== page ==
Characteristics of Patients with Tubulointerstitial Kidney Disease on Kidney Biopsy

Patients with tubulointerstitial kidney disease were geographically clustered in the eastern regions of Central Province (Figure 3). They were more likely to have spent most of their lifespan in the endemic region (Table 2). Family history of any kidney disease (but not necessarily kidney disease associated with death or dialysis) was more common in patients with tubulointerstitial kidney disease. More than 80% of patients with tubulointerstitial kidney disease were farmers at one point in their lives. Rice was the primary crop, and most reported doing all tasks associated with farming. More than 90% drank well water as a primary water source at one point. Self-reported tobacco use was high in patients with tubulointerstitial kidney disease.

Figure 3.:
Patients with tubulointerstitial kidney disease on biopsy (red dots) are primarily from the Eastern part of Central Province in Sri Lanka. Kandy Teaching Hospital serves as a major tertiary referral center for the Central Province of Sri Lanka. Although patients with other kidney diseases on biopsy resided throughout the province, a vast majority of patients with CKD of unknown etiology (CKDu) on biopsy are residing in the eastern portion of the Central Province, the Uva Province, or the Eastern Province.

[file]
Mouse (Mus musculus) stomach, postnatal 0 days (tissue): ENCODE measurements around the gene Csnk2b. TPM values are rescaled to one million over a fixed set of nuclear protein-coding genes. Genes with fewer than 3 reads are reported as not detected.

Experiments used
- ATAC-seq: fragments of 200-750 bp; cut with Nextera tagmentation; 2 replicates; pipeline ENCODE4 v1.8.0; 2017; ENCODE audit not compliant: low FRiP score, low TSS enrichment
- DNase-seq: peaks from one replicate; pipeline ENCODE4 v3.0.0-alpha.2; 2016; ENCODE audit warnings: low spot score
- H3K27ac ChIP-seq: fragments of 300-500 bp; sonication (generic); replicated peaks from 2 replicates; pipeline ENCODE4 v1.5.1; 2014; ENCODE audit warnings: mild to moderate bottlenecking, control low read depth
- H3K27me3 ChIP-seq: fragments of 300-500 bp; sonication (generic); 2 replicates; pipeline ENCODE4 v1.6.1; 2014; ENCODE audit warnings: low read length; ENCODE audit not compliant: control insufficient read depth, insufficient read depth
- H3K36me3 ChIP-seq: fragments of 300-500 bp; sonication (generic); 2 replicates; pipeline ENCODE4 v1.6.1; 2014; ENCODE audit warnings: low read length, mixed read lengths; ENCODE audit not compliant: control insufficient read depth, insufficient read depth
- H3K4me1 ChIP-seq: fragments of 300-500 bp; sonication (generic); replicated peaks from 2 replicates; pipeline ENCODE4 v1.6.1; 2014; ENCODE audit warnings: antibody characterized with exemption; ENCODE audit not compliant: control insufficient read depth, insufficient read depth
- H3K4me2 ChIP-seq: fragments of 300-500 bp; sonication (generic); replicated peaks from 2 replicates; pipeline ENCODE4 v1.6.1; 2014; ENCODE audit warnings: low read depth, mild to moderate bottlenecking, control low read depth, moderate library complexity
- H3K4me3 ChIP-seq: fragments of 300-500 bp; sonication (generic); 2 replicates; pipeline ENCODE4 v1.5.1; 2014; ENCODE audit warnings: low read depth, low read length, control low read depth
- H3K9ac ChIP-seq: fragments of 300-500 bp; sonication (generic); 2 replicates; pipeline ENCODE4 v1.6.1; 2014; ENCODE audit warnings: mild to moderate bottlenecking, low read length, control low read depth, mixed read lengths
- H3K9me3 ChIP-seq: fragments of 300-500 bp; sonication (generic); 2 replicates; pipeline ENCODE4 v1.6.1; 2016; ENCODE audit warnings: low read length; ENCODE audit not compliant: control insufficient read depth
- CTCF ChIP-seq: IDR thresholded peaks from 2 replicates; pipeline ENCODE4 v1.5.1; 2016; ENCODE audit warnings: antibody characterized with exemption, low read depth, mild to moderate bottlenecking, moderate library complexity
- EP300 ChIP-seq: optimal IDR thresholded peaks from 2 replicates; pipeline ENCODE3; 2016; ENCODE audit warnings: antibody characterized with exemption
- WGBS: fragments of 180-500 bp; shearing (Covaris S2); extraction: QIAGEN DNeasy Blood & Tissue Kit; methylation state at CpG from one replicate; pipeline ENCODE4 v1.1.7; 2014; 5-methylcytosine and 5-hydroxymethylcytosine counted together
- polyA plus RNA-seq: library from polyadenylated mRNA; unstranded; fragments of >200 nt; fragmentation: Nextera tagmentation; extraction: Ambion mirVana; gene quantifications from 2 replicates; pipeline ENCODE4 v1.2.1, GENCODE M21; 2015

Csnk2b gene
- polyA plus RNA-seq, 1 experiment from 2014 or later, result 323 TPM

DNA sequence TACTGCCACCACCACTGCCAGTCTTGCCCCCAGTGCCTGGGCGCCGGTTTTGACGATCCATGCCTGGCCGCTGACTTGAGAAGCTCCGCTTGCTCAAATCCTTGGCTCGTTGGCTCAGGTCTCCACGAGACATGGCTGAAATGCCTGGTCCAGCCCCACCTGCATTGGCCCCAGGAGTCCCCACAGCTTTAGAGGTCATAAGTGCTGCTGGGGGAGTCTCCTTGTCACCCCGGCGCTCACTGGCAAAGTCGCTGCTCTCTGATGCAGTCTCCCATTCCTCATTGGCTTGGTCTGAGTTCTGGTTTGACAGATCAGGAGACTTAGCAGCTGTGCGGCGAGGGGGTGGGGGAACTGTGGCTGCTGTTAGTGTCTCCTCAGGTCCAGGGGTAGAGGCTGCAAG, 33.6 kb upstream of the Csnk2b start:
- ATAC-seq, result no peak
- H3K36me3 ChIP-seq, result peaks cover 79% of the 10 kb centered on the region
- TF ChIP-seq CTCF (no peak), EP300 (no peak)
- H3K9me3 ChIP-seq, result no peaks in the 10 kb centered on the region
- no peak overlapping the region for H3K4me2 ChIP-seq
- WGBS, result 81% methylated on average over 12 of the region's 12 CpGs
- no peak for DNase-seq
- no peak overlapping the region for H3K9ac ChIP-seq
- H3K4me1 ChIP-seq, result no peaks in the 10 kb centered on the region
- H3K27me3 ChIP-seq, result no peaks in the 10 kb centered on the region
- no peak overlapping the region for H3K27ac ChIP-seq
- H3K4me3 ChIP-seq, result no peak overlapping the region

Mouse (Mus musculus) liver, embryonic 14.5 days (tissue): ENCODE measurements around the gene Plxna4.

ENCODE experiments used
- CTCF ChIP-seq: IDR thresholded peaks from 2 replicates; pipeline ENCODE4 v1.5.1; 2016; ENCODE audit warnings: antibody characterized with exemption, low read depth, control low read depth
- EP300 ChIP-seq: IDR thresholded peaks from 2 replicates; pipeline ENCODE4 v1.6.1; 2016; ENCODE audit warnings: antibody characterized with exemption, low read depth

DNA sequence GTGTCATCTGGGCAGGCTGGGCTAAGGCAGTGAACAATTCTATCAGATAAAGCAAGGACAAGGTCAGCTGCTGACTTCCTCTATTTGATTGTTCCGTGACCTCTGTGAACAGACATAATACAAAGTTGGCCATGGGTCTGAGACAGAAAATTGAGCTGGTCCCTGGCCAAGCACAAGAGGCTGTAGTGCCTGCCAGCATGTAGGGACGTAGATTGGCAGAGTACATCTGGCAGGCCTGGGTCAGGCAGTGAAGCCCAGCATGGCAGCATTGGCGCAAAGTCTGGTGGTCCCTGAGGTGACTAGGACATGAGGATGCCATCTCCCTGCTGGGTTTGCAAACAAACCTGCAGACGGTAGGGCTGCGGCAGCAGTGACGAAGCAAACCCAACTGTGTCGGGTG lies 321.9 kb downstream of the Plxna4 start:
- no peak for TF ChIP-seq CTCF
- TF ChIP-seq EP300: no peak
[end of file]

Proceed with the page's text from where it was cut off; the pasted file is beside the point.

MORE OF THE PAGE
Table 2. - Demographic, behavioral, and occupational characteristics of persons with biopsy-proven tubulointerstitial kidney disease
Selected Characteristic Tubulointerstitial Kidney Disease, n=43 Other Kidney Disease, n=44 Age-Adjusted Risk Ratio a (95% CI)
 Education ≥10 yr 17 (40) 31 (71) 0.7 (0.4 to 1.1)
 Endemic providence b
  Birth 43 (100) 33 (75) 1.4 (1.1 to 1.7)
  Current residence 31 (72) 31 (73) 0.8 (0.6 to 1.1)
  ≥80% of lifespan 39 (91) 29 (66)
 Family history
  Any kidney disease 16 (37) 7 (16) 2.6 (0.4 to 4.7)
  Death or dialysis requirement 5 (31) 5 (71)
 Current occupation
  Professional 3 (7) 6 (14)
  Service 2 (5) 3 (7)
  Factory worker or day laborer 1 (2) 8 (18)
  Farmer 28 (65) 8 (18)
  Never worked 2 (5) 6 (14)
  Not currently working 7 (16) 12 (270)
 Ever farmer 36 (84) 17 (39) 2.0 (1.2 to 2.9)
  Primary crop, rice 29 (81) 12 (71) 1.2 (0.8 to 1.6)
  Primary crop, fruits and vegetables 6 (17) 2 (12)
  Primary job, everything on farm 33 (92) 12 (71) 1.3 (0.9 to 1.7)